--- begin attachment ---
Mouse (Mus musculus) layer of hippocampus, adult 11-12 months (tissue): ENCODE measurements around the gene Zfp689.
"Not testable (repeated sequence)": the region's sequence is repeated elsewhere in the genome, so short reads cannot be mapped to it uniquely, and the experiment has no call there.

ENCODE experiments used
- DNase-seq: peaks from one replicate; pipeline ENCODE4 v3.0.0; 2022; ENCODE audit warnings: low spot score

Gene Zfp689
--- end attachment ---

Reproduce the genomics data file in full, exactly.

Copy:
Mouse (Mus musculus) layer of hippocampus, adult 11-12 months (tissue): ENCODE measurements around the gene Zfp689.
"Not testable (repeated sequence)": the region's sequence is repeated elsewhere in the genome, so short reads cannot be mapped to it uniquely, and the experiment has no call there.

ENCODE experiments used
- DNase-seq: peaks from one replicate; pipeline ENCODE4 v3.0.0; 2022; ENCODE audit warnings: low spot score

Gene Zfp689